From FCC Report SAT-00899, “Applications Accepted for Filing:
• The FCC International Bureau's Policy Branch accepted an application from Satélites Mexicanos, S.A. de C.V. requesting that Satmex 8, the group’s conventional C- and Ku-band satellite located at 116.8 degrees west longitude (WL), be added to the FCC's Permitted list.
• A request was received for consent for Worldview, LLC, a wholly owned subsidiary of Digital Globe, to acquire control of space station licenses held by GeoEye License Corp., an indirect wholly owned subsidiary of GeoEye, Inc (GeoEye). Both companies operated satellite systems in the Earth-exploration satellite service (EESS) collecting digital imagery for both commercial and governmental customers, including the satellite images you see on Google Earth and Google Maps.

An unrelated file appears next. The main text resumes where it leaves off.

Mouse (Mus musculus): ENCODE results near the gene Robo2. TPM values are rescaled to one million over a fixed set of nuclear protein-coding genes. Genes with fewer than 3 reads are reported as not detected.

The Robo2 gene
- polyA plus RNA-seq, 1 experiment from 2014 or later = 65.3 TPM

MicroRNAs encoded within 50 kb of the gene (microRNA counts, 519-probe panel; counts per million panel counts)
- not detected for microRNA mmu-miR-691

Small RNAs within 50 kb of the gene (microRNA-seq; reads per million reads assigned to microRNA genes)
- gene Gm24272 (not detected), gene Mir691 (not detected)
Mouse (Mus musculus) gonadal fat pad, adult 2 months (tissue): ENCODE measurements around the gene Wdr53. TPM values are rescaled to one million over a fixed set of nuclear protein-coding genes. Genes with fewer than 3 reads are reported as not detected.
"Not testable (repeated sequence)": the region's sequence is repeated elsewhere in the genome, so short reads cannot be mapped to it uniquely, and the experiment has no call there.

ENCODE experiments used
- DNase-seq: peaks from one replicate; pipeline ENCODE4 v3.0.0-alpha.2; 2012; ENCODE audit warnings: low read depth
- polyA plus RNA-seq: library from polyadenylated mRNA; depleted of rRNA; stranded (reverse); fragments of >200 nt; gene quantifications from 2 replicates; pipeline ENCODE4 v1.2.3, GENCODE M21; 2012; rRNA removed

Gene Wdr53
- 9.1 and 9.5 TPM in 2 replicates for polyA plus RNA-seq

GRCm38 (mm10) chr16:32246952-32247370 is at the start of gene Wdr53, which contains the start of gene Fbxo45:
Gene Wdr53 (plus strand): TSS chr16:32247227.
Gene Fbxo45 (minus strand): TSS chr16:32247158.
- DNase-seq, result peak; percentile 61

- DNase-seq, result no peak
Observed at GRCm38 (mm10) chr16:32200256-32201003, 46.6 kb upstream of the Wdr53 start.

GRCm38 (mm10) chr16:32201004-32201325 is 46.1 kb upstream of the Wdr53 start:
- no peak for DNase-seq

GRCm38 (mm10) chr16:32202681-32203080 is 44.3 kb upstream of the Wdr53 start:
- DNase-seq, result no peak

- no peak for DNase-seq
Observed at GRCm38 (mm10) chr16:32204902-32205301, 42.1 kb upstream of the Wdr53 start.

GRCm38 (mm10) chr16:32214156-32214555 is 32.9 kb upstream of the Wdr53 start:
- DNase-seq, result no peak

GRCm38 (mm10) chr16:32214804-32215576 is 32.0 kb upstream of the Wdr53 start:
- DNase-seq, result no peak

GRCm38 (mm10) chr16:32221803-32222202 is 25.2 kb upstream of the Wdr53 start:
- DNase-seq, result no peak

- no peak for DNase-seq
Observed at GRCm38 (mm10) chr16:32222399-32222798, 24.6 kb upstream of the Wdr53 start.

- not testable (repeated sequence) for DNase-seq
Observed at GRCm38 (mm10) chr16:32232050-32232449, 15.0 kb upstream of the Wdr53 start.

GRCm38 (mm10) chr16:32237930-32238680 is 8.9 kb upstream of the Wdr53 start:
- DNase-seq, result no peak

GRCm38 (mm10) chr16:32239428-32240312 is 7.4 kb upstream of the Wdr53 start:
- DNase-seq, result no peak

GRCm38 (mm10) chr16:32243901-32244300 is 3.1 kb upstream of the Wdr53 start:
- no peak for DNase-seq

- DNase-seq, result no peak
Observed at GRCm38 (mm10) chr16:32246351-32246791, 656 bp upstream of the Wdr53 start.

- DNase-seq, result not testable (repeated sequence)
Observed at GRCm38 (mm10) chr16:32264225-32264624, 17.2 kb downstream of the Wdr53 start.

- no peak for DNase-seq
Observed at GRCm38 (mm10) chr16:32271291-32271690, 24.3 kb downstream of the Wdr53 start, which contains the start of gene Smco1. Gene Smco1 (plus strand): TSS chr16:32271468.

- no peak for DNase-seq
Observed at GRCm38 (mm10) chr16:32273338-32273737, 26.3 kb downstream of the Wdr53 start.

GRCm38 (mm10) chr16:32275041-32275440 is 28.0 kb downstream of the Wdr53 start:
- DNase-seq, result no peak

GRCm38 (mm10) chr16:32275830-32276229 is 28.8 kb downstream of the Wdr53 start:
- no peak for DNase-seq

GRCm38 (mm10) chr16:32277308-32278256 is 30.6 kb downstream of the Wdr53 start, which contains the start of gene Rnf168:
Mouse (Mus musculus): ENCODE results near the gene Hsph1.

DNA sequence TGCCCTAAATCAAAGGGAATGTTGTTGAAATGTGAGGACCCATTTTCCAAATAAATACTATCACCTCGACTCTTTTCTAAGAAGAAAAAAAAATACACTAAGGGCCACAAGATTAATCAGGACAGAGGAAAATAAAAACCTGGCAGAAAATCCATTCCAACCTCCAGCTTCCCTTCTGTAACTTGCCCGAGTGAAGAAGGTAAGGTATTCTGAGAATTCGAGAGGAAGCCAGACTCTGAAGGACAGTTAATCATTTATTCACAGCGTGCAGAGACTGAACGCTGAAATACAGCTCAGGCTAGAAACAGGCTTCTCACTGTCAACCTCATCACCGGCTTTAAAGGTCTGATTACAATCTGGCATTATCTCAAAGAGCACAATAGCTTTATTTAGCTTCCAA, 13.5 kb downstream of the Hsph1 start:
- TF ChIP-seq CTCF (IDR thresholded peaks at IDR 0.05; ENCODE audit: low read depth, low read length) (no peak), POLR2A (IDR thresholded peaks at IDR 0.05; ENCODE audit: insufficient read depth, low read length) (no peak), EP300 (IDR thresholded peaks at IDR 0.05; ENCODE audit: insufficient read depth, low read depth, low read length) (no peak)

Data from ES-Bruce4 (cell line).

• The FCC International Bureau's policy division granted, with conditions, an application form Skybox Imaging to construct, launch and operate a non-geostationary-orbit satellite system consisting of two EESS satellites, Skybox-1 and Skybox-2. These satellites were authorized to transmit telemetry signals and remote-sensing data in the 8025-8400 MHz frequency band (space-to-Earth) from highly-inclined circular orbits with altitudes between 450 to 637 kilometers, depending on the launch vehicle, and with inclination ranging between 85 and 100 degrees. Command signals for the two satellites are authorized on 2081 MHz and 2083 MHz.
• Intelsat License LLC received special temporary authority (STA) for 30 days to continue to conduct in-orbit testing of Intelsat 20 at 63.15 degrees east longitude (EL) using 3700-4200 MHz, 10.95-11.2 GHz, 11.45-11.7 GHz, 12.5-12.7 GHz and 19.7-20.2 GHz (space-to-Earth) and 5925-6675 MHz, 13.75-14.5 GHz and 29.5-30.0 GHz (Earth-to-space). Telemetry, tracking and command is authorized on specified Ku-band frequencies in support of the in-orbit testing operations and to effect Intelsat 20's drift to its authorized location at 68.5 degrees EL upon completions of operations at 63.15 degrees EL.